- Now to get back your article: in closing in your final paragraph you make two interesting statements concerning both (a) the various reports, presentations, supporting statements, explanatory videos, etc. that have been prepared by Penang civil society as a challenge to present government policy – and (b) the other side the current government PTMP which is introduced so well in their website at http://pgmasterplan.penang.gov.my/index.php/en/. I would like to comment briefly on them one at a time.
- You write “At best the BCF is a cautionary note to the state government and SRS to exercise extra care with the PTMP”.
- Agreed: Now I find that a very interesting statement and in fact I would say that you’re hitting the nail right on the head. That to my mind is exactly what the Penang Forum and their many civil society collaborators are asking for. That “extra care” is now called for without taking one more single step on the present timetable.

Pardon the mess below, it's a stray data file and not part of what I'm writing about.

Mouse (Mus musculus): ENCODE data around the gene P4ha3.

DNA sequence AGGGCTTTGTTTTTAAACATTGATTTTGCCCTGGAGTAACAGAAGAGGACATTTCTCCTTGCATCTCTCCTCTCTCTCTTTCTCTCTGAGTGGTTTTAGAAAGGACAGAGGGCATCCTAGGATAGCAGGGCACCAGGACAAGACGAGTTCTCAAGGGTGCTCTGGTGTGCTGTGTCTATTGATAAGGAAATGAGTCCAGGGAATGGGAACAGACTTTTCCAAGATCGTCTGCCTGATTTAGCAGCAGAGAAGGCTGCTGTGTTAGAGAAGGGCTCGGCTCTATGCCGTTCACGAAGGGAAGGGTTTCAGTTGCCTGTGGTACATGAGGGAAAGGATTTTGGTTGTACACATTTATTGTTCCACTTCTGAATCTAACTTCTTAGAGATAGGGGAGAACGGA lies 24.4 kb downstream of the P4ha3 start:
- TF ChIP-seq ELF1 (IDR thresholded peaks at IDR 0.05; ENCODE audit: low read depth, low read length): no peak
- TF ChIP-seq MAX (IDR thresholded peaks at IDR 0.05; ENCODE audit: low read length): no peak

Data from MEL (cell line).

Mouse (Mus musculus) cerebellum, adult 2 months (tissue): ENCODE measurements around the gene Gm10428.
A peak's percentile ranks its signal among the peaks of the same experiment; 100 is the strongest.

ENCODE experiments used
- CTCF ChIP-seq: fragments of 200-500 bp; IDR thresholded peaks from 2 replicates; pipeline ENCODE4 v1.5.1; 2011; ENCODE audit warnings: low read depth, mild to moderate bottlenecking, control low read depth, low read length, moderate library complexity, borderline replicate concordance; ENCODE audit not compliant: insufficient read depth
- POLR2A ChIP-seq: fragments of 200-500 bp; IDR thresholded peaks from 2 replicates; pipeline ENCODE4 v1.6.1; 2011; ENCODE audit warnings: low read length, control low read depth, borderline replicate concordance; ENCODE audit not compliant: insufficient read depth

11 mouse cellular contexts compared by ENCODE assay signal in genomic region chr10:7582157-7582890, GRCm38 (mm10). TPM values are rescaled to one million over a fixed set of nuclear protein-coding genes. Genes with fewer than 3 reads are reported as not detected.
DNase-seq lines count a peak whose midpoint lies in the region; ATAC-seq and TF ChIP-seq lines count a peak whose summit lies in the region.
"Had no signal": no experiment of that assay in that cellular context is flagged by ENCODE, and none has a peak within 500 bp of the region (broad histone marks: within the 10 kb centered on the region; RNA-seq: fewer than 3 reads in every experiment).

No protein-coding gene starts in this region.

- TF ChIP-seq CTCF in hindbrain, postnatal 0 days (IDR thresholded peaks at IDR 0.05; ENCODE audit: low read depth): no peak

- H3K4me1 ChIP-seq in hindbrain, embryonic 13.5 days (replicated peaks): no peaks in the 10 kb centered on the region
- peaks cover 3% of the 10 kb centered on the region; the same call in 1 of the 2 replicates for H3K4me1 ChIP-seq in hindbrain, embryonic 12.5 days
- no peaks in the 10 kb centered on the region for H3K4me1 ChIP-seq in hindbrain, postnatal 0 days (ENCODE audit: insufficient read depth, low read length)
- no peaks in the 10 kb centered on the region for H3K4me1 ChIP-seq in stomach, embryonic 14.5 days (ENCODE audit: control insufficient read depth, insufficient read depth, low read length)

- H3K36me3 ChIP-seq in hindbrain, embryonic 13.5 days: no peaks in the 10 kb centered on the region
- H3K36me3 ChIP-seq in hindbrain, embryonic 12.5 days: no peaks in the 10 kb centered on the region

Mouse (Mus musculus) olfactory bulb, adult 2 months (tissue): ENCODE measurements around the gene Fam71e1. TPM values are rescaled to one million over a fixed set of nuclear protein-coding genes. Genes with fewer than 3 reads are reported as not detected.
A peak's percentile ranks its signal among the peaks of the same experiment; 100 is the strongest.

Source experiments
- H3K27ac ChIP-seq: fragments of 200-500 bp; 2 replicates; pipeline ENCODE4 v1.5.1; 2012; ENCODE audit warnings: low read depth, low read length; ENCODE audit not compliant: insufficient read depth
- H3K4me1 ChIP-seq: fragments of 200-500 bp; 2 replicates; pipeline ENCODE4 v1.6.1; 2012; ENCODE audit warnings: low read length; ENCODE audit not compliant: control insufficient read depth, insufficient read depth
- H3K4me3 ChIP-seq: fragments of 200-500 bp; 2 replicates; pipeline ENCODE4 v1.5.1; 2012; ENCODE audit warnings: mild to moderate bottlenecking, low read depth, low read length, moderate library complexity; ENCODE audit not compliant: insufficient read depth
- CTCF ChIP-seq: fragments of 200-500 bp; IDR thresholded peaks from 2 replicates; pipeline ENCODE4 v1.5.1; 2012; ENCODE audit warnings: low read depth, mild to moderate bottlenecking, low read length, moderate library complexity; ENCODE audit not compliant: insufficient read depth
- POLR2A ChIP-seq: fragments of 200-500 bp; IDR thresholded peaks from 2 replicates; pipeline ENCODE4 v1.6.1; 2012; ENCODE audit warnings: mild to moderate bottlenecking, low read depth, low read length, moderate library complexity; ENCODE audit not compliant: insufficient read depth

- In many your last sentence you say: “At worst, with the absence of a funding model and because of the usage of unreliable data, it is a false presentation to the public that the BCF is really an alternative when it is not.”
- Partly agreed: I agree with you when you say that the BCF is not a full featured alternative, because it is not. Nowhere near it. It is rather as a call from responsible citizens in Penang for an alternative analysis and plan from the ground up, getting back to basics where the more than adequate Halcrow reports left off with their recommendations. Let us call for at this point is a total rethink of the state government and SRS project proposals, to be carried out hand-in-hand with the many NGOs and civil society groups of which Penang can be rightly proud.
In conclusion, I think it is a great thing that Penang has a number of bright young people like you who can make important contributions in these areas. I have been very impressed by the number of young people whom I met during my several weeks in Penang, and others with whom I have exchanged ideas and materials over these last three years, and not always in complete agreement. Penang is lucky because you have what it takes to have a real exchange and competition of ideas. That to my mind is what representative democracy is all about.